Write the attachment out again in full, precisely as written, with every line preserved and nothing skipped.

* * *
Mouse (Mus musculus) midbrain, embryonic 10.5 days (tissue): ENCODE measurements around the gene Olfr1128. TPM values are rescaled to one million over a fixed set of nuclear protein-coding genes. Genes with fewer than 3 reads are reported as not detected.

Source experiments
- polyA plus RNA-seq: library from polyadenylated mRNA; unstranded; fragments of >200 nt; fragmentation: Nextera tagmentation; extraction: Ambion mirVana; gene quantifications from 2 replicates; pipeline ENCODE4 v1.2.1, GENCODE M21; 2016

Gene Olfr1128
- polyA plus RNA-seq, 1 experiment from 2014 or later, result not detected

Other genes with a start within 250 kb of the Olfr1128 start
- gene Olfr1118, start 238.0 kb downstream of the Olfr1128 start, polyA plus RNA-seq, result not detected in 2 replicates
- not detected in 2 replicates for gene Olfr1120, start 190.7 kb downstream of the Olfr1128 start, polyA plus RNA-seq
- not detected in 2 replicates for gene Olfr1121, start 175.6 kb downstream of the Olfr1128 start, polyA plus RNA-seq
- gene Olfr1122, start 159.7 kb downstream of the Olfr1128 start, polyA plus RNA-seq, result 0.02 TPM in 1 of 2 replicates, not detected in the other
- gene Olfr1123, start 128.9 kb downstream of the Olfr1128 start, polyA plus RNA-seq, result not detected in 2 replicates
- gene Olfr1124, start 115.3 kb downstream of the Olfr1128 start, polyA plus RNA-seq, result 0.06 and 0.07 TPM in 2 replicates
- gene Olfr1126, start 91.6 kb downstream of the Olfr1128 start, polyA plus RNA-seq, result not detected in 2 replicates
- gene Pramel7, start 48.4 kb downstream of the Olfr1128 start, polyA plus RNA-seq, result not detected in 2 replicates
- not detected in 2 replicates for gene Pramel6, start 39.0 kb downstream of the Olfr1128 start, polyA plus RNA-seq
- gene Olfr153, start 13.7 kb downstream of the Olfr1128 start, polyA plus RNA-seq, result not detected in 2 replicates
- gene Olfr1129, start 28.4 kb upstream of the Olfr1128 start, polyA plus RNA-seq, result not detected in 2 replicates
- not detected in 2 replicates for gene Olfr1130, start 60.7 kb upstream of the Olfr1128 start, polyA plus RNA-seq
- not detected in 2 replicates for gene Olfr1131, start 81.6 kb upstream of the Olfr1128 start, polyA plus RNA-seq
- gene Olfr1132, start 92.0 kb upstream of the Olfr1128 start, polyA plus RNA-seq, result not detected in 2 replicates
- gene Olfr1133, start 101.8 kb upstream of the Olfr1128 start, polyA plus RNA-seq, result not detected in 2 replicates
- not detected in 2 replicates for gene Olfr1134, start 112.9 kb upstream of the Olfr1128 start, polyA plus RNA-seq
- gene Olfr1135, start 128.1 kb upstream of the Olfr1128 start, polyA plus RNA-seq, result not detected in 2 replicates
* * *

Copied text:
Mouse (Mus musculus) midbrain, embryonic 10.5 days (tissue): ENCODE measurements around the gene Olfr1128. TPM values are rescaled to one million over a fixed set of nuclear protein-coding genes. Genes with fewer than 3 reads are reported as not detected.

Source experiments
- polyA plus RNA-seq: library from polyadenylated mRNA; unstranded; fragments of >200 nt; fragmentation: Nextera tagmentation; extraction: Ambion mirVana; gene quantifications from 2 replicates; pipeline ENCODE4 v1.2.1, GENCODE M21; 2016

Gene Olfr1128
- polyA plus RNA-seq, 1 experiment from 2014 or later, result not detected

Other genes with a start within 250 kb of the Olfr1128 start
- gene Olfr1118, start 238.0 kb downstream of the Olfr1128 start, polyA plus RNA-seq, result not detected in 2 replicates
- not detected in 2 replicates for gene Olfr1120, start 190.7 kb downstream of the Olfr1128 start, polyA plus RNA-seq
- not detected in 2 replicates for gene Olfr1121, start 175.6 kb downstream of the Olfr1128 start, polyA plus RNA-seq
- gene Olfr1122, start 159.7 kb downstream of the Olfr1128 start, polyA plus RNA-seq, result 0.02 TPM in 1 of 2 replicates, not detected in the other
- gene Olfr1123, start 128.9 kb downstream of the Olfr1128 start, polyA plus RNA-seq, result not detected in 2 replicates
- gene Olfr1124, start 115.3 kb downstream of the Olfr1128 start, polyA plus RNA-seq, result 0.06 and 0.07 TPM in 2 replicates
- gene Olfr1126, start 91.6 kb downstream of the Olfr1128 start, polyA plus RNA-seq, result not detected in 2 replicates
- gene Pramel7, start 48.4 kb downstream of the Olfr1128 start, polyA plus RNA-seq, result not detected in 2 replicates
- not detected in 2 replicates for gene Pramel6, start 39.0 kb downstream of the Olfr1128 start, polyA plus RNA-seq
- gene Olfr153, start 13.7 kb downstream of the Olfr1128 start, polyA plus RNA-seq, result not detected in 2 replicates
- gene Olfr1129, start 28.4 kb upstream of the Olfr1128 start, polyA plus RNA-seq, result not detected in 2 replicates
- not detected in 2 replicates for gene Olfr1130, start 60.7 kb upstream of the Olfr1128 start, polyA plus RNA-seq
- not detected in 2 replicates for gene Olfr1131, start 81.6 kb upstream of the Olfr1128 start, polyA plus RNA-seq
- gene Olfr1132, start 92.0 kb upstream of the Olfr1128 start, polyA plus RNA-seq, result not detected in 2 replicates
- gene Olfr1133, start 101.8 kb upstream of the Olfr1128 start, polyA plus RNA-seq, result not detected in 2 replicates
- not detected in 2 replicates for gene Olfr1134, start 112.9 kb upstream of the Olfr1128 start, polyA plus RNA-seq
- gene Olfr1135, start 128.1 kb upstream of the Olfr1128 start, polyA plus RNA-seq, result not detected in 2 replicates